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Professional liability rates for architects, engineers to rise: Survey

Posted On: Mar. 5, 2012 12:00 AM CST

Professional liability rates for architects, engineers to rise: Survey

Most of the major insurers that provide architects and engineers professional liability insurance expect to raise rates this year, continuing a trend that began last year, according to a broker survey.

According to a survey by McLean, Va.-based Ames & Gough of 10 leading insurers in this market, 70% expect to raise professional liability rates during 2012 for architects and engineers, 20% expect rates to remain flat, and 10% expect them to decrease.

After the large number of natural disasters last year, in addition to the impact on property catastrophe exposures and related lines, insurers are “maintaining a closer watch over their long-tail exposures, including those related to their professional liability insurance portfolio,” said the survey.

Last year, 60% of the insurers surveyed increased rates, while 20% generally saw rates remain flat and 20% saw their rates decrease according to the survey.

Among those that plan to raise rates this year, 29% expect to seek increases of 6% to 10%; 57% plan increases of 3% to 5% and 14% expect to seek increases from zero to 2%.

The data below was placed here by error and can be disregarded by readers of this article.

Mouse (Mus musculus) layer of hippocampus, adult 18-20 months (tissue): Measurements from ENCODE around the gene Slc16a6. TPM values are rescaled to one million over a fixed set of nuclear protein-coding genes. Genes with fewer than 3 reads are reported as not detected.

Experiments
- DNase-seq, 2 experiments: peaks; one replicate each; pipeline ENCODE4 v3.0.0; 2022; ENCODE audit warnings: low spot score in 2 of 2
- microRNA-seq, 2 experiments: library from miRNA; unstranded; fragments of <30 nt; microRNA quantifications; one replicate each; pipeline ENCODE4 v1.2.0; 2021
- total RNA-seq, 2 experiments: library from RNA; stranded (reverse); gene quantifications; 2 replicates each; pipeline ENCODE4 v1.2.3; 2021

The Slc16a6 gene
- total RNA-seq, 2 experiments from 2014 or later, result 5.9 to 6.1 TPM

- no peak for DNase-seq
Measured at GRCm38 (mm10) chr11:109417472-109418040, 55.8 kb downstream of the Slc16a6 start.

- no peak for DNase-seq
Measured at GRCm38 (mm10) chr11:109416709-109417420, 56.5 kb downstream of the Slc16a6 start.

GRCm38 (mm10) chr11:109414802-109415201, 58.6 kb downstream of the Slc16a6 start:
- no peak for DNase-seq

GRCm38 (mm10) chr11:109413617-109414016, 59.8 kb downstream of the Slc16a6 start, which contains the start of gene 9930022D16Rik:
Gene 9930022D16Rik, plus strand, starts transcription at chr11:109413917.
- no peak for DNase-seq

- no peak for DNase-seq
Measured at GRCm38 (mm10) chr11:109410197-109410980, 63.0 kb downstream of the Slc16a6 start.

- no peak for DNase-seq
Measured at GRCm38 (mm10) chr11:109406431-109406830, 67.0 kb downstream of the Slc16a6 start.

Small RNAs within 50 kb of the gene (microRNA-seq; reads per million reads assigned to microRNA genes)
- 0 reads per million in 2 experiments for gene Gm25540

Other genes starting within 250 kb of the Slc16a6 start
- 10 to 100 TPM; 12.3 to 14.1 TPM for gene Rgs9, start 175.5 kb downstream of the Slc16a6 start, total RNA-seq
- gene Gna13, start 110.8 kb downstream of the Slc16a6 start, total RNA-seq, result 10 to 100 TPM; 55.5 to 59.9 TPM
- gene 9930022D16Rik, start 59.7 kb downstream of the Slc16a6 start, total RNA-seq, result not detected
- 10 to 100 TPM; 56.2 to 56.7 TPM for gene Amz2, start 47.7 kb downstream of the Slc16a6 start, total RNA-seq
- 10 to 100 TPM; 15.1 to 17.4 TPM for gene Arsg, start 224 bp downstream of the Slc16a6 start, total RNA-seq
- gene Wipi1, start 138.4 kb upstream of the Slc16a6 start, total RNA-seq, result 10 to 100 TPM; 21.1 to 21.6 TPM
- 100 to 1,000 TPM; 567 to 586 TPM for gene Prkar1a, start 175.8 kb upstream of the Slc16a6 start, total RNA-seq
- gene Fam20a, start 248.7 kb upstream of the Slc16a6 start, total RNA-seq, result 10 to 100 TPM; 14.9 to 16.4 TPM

Meanwhile, “significant capacity remains available to address the coverage needs of even the largest design firms,” according to the survey.

Commenting on the survey, Ames & Gough President and CEO Dan Knise said in a statement, “While premiums generally are not going up dramatically, they're not decreasing much either. Even so, there are still some limited opportunities for premium savings driven by an improvement in a firm's loss ratio or competition from one of the new insurers trying to grow its market share.”

Copies of the survey, “PLI Market 2012: Continued Smooth Sailing—Capacity Stable as Rates Begin to Firm,” are available by emailing

In November, two market reports from Kansas City, Mo.-based Lockton Cos. L.L.C. indicated insurance rates for construction contractors, architects and engineers could be on the rise.